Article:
Through the early and mid-1960s, Hoffman made appearances in television shows and movies, including Naked City, The Defenders and Hallmark Hall of Fame. , by Henry Livings, which had its US premiere at the Circle in the Square Downtown on October 16, 1966.Hoffman made his film debut in The Tiger Makes Out in 1967, alongside Eli Wallach.
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, for which he won a Theatre World Award and a Drama Desk Award.
This achievement was soon followed by his breakthrough 1967 film role as Benjamin Braddock, the title character in The Graduate.
"Just close your eyes and you'll hear a Mike Nichols—Elaine May routine in any number of scenes." After completing The Graduate, Hoffman turned down most of the film roles offered to him, preferring to go back to New York and continue performing in live theater. As author and critic Peter Biskind explains, "it was the very contrast between his preppy character in The Graduate, and Ratso Rizzo" that appealed to Hoffman.
He returned to Broadway to appear in the title role of the musical, Jimmy Shine. "I had become troubled," recalls Hoffman, "by the reviews that I read of The Graduate, that I was not a character actor, which I like to think of myself as. Some of the stuff in the press was brutal." Critics assumed that director Mike Nichols got lucky by finding a typical actor with average acting ability to play the part of Benjamin Braddock.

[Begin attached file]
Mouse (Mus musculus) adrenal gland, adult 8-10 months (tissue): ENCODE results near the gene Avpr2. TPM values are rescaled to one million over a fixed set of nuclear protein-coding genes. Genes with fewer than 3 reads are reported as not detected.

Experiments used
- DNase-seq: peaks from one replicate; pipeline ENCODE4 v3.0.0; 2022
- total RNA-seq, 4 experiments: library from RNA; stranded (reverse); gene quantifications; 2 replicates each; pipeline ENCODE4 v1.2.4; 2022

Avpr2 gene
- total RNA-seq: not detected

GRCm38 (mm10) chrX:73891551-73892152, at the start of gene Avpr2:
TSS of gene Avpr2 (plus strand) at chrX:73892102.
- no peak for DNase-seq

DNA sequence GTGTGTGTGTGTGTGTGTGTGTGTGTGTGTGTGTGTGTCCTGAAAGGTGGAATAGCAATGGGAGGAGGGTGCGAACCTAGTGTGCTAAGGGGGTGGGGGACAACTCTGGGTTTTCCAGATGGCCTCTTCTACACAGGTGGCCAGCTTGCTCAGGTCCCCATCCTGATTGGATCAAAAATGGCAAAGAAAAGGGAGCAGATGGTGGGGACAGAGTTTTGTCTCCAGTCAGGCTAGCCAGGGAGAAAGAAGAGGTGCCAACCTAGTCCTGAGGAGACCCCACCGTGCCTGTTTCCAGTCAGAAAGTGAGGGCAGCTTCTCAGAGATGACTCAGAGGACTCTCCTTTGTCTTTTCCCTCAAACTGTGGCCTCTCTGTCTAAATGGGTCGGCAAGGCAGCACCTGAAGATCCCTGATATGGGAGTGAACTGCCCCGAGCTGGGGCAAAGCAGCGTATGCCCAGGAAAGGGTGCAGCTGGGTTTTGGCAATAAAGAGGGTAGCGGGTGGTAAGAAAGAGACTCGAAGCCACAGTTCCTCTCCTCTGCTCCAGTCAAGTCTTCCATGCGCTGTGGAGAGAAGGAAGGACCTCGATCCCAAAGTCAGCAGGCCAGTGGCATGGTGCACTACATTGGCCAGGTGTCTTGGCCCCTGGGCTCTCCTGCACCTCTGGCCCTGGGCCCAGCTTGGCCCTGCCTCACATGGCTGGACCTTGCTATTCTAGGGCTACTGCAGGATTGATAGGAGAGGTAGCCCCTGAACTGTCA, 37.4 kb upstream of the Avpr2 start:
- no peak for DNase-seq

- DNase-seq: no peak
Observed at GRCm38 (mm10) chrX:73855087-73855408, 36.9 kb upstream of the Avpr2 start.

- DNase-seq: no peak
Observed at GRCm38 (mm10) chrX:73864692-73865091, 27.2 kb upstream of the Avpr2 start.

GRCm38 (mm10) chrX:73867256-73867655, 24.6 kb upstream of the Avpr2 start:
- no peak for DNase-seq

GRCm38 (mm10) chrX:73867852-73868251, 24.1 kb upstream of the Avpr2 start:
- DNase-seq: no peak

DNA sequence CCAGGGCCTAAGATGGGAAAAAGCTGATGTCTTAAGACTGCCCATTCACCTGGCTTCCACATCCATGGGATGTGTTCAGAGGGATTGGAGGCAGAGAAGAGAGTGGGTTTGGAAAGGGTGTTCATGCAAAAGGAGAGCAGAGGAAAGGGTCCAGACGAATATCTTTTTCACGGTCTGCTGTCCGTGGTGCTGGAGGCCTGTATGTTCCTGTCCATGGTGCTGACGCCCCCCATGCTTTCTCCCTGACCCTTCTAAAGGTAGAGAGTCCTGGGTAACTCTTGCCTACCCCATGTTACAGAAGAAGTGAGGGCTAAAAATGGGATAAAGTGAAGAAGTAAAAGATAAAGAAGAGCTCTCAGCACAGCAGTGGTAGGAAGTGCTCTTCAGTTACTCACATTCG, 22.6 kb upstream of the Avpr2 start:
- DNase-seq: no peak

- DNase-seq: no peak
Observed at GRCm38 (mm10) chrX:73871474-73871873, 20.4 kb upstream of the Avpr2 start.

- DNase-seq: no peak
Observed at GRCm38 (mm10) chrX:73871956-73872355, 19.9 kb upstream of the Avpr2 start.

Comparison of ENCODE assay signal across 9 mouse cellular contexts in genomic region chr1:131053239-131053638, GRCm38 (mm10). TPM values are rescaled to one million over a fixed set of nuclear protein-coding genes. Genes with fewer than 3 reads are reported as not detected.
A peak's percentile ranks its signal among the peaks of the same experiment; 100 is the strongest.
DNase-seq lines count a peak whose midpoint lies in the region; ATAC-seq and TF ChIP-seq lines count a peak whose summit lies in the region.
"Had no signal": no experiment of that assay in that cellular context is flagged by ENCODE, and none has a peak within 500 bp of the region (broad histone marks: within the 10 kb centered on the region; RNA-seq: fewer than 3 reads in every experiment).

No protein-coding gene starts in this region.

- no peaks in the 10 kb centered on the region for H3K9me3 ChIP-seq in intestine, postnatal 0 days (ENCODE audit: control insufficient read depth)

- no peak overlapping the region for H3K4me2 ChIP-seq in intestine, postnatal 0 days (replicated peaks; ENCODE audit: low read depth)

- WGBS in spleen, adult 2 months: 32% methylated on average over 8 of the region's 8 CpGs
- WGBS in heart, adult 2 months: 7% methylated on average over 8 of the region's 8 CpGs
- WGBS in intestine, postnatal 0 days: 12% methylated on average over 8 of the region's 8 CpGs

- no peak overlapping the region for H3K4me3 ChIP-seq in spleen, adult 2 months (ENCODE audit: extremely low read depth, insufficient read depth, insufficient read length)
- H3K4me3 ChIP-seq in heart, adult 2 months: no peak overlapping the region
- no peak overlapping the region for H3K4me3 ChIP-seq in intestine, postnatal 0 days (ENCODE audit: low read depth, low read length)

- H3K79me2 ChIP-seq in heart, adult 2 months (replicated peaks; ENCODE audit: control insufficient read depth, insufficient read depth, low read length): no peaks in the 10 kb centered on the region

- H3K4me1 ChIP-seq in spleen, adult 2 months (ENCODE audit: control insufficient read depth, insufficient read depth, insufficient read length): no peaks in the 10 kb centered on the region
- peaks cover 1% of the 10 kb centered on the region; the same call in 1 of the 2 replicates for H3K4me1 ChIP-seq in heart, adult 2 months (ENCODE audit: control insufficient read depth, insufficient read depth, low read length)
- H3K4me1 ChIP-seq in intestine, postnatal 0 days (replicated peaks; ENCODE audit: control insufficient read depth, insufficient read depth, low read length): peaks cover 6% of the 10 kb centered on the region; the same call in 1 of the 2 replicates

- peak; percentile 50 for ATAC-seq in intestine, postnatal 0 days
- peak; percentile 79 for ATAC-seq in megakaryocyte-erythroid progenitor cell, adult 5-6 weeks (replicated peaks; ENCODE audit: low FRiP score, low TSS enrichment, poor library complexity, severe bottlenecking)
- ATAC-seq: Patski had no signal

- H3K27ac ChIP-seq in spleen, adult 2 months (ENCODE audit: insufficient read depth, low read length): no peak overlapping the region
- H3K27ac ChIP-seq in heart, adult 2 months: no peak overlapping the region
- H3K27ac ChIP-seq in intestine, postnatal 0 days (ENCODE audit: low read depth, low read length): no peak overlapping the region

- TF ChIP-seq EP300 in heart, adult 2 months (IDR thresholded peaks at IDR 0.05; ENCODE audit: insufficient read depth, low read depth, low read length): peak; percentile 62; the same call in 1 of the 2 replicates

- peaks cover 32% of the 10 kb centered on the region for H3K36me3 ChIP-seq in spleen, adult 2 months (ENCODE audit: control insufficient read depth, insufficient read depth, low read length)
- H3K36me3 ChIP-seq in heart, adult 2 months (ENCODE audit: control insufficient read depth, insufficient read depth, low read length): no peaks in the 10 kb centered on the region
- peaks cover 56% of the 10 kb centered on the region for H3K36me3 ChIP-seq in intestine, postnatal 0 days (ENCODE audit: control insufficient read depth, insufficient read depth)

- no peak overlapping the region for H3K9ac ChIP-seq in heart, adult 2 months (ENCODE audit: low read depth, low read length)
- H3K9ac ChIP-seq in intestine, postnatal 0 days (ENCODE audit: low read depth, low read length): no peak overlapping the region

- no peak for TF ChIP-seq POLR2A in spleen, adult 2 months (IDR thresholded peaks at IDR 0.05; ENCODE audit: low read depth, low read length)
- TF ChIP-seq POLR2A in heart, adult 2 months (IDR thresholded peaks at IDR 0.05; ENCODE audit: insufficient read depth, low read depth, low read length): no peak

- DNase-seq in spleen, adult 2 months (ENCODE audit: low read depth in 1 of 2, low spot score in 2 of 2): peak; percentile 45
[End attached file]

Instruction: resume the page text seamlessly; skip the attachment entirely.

In 1960, Hoffman was cast in a role in an Off-Broadway production and followed with a walk-on role in a Broadway production in 1961.
Hoffman then studied at Actors Studio and became a dedicated method actor. Pink, a producer and 3D-movie pioneer, discovered him in one of his off-Broadway roles and cast him in Madigan's Millions.
Robinson, an alcoholic and a neurotic, and the wife of his father's business partner.
This was Hoffman's first major role, and he received an Academy Award nomination for it but lost to Rod Steiger in In the Heat of the Night. I think Dustin's physical being brought a sort of social and visual change, in the same way people first thought of Bogart. Hoffman biographer Jeff Lenburg adds that "newspapers across the country were deluged with thousands of letters from fans," with one example published in the New York Times: "I identified with Ben... He was confused about his future and about his place in the world, as I am.
He composed a song called "Shooting the Breeze" and Bette Midler wrote the words.